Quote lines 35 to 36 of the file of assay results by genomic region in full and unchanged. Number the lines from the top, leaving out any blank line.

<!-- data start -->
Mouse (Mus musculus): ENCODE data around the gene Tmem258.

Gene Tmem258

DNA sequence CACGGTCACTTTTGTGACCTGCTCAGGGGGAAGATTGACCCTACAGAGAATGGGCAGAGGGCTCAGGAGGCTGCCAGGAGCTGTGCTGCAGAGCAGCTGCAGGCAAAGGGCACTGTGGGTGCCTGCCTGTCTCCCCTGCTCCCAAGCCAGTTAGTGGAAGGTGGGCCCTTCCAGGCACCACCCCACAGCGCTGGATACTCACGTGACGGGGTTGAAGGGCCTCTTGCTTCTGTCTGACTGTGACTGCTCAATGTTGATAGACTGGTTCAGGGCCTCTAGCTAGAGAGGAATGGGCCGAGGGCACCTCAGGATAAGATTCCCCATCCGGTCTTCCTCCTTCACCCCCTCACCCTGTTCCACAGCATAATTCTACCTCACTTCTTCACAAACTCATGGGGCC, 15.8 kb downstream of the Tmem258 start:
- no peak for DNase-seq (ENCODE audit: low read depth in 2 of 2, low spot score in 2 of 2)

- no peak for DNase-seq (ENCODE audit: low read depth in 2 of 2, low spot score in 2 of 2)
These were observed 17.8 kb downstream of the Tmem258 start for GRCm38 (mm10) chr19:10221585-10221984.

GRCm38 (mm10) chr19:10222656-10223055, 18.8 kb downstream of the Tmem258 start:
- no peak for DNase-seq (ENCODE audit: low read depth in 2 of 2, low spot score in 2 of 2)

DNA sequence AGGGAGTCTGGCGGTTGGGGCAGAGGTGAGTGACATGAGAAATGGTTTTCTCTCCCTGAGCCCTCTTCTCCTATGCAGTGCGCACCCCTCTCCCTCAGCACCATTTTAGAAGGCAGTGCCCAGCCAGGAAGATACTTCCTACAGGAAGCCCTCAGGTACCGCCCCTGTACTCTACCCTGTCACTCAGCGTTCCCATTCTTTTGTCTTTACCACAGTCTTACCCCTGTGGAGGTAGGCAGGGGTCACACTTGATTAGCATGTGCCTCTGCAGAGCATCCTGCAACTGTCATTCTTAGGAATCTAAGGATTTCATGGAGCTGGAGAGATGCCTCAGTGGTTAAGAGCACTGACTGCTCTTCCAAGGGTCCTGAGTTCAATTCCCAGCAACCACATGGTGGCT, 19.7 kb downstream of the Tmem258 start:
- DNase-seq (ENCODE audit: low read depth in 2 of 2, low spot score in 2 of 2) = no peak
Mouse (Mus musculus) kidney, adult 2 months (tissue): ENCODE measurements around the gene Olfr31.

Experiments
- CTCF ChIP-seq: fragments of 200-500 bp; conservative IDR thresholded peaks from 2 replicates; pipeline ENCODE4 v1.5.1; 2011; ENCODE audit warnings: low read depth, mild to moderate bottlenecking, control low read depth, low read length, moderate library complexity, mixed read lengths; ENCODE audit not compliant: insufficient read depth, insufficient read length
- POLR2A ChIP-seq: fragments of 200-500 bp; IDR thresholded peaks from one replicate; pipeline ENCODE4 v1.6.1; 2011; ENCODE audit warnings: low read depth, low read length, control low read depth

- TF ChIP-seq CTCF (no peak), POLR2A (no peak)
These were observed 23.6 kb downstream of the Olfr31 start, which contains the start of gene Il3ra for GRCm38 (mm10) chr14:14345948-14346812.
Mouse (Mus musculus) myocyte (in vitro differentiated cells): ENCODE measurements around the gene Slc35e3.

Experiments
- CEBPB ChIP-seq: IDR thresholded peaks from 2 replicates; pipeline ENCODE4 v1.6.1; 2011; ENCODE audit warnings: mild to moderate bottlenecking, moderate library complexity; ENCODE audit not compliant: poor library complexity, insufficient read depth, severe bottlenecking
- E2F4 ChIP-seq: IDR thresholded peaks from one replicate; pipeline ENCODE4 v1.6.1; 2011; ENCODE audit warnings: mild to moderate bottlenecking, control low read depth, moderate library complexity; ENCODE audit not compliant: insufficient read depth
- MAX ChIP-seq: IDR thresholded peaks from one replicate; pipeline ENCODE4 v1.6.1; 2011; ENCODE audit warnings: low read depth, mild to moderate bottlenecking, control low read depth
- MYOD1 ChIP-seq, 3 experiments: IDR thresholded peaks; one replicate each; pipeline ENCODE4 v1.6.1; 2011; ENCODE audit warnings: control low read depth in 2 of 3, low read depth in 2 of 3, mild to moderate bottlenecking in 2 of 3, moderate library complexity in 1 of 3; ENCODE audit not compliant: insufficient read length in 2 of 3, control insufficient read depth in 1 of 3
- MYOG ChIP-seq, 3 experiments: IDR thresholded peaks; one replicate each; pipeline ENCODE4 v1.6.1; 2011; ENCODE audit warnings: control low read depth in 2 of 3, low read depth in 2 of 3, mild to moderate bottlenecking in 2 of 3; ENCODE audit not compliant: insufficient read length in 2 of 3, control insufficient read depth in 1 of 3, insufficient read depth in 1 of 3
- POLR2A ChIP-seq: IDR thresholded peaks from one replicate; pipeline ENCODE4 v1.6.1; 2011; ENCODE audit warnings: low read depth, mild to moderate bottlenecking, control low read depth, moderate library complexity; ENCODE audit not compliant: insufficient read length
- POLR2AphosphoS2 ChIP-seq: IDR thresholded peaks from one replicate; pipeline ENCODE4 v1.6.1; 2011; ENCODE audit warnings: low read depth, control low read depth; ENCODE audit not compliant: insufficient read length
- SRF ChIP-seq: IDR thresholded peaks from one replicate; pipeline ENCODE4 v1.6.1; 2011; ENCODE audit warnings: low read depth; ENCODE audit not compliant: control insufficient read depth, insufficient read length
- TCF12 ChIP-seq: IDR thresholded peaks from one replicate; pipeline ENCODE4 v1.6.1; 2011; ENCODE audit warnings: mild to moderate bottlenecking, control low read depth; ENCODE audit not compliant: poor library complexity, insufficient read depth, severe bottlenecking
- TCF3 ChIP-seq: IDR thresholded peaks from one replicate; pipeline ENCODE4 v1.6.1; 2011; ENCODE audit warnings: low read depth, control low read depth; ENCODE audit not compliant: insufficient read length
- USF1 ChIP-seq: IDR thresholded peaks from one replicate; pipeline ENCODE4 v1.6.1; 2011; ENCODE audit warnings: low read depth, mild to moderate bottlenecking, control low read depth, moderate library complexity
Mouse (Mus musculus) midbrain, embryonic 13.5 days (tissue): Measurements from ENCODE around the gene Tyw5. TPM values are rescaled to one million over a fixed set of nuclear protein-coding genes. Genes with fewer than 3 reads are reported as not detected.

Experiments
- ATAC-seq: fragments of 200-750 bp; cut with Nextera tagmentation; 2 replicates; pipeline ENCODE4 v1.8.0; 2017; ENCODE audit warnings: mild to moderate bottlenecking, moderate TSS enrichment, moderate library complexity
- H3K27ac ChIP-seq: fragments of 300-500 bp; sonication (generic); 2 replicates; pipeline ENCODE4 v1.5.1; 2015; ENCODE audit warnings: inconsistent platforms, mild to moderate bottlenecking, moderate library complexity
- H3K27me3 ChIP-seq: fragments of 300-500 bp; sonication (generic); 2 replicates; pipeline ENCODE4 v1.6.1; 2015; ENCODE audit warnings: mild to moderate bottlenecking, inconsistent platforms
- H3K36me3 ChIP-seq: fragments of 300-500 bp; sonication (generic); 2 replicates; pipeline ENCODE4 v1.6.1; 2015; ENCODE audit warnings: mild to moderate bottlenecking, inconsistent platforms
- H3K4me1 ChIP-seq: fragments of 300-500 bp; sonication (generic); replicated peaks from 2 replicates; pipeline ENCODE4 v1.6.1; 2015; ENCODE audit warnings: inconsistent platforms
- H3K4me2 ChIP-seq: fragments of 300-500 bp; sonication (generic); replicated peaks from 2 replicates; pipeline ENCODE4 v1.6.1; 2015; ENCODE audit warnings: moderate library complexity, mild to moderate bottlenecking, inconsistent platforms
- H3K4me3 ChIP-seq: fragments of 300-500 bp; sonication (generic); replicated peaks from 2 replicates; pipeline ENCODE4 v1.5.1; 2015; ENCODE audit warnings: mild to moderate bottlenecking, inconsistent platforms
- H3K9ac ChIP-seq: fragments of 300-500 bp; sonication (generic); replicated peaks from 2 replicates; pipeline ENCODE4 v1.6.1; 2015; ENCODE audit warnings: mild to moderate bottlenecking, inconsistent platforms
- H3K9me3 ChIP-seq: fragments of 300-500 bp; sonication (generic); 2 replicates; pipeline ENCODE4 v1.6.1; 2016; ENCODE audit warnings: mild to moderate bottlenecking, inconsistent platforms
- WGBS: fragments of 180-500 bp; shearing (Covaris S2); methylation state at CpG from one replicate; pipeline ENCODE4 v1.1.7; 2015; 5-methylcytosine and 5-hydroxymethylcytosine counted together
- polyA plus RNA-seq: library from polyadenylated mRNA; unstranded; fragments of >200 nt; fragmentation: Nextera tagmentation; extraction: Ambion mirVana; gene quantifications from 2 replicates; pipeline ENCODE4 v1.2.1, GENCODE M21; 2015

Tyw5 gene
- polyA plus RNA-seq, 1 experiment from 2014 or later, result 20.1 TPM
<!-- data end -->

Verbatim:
- H3K36me3 ChIP-seq: fragments of 300-500 bp; sonication (generic); 2 replicates; pipeline ENCODE4 v1.6.1; 2015; ENCODE audit warnings: mild to moderate bottlenecking, inconsistent platforms
- H3K4me1 ChIP-seq: fragments of 300-500 bp; sonication (generic); replicated peaks from 2 replicates; pipeline ENCODE4 v1.6.1; 2015; ENCODE audit warnings: inconsistent platforms